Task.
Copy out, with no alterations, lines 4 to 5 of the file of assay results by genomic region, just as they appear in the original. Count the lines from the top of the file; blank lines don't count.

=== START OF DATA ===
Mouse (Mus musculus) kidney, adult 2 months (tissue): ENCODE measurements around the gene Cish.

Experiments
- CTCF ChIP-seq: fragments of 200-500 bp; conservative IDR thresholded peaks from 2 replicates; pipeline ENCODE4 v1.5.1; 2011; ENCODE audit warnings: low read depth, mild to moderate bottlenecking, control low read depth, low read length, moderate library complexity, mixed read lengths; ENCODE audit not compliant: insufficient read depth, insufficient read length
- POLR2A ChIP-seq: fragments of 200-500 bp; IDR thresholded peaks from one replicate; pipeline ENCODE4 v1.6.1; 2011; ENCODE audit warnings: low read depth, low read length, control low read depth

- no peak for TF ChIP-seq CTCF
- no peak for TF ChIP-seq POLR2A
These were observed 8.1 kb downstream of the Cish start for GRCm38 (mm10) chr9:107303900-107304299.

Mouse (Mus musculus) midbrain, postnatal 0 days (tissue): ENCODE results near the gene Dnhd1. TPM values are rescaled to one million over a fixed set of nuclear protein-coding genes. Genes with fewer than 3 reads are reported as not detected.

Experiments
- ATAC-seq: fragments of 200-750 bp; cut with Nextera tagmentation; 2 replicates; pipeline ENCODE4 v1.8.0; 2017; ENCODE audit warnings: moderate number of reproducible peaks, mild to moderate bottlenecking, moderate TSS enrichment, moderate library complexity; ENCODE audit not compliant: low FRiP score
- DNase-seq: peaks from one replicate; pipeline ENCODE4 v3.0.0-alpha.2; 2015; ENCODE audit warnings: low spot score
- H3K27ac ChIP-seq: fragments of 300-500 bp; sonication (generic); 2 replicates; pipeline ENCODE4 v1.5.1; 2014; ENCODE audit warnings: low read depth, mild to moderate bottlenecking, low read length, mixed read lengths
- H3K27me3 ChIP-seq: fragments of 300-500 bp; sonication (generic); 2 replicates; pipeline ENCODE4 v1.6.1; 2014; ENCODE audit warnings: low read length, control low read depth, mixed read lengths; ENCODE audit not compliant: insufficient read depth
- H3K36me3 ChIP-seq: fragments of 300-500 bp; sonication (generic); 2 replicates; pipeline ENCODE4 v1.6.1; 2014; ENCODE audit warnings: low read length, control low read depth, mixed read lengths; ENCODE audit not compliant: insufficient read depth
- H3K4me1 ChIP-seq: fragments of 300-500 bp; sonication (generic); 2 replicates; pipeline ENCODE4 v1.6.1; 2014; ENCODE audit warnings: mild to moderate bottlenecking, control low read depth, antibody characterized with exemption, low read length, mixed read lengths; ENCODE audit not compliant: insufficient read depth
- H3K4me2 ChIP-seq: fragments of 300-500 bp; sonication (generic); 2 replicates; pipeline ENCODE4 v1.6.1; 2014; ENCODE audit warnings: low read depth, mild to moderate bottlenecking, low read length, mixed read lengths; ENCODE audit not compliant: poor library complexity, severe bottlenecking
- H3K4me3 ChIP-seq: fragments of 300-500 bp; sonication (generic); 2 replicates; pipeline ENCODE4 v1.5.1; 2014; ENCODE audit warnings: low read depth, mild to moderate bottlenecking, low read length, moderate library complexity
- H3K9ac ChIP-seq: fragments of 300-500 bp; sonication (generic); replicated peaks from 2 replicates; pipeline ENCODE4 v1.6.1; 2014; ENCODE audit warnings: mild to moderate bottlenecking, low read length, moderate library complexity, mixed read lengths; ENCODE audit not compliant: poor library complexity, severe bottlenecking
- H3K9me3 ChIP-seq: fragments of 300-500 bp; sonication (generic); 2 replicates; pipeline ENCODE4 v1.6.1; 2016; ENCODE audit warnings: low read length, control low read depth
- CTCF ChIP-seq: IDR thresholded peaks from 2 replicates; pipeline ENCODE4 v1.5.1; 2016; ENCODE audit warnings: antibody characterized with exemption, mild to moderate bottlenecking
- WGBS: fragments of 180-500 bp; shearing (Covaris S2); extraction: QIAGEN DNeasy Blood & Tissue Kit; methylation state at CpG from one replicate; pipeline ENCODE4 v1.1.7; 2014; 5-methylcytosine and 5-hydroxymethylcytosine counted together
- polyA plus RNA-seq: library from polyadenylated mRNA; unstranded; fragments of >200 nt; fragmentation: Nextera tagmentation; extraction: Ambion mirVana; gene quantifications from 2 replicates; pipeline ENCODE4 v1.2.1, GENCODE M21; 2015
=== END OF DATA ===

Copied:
- POLR2A ChIP-seq: fragments of 200-500 bp; IDR thresholded peaks from one replicate; pipeline ENCODE4 v1.6.1; 2011; ENCODE audit warnings: low read depth, low read length, control low read depth

- no peak for TF ChIP-seq CTCF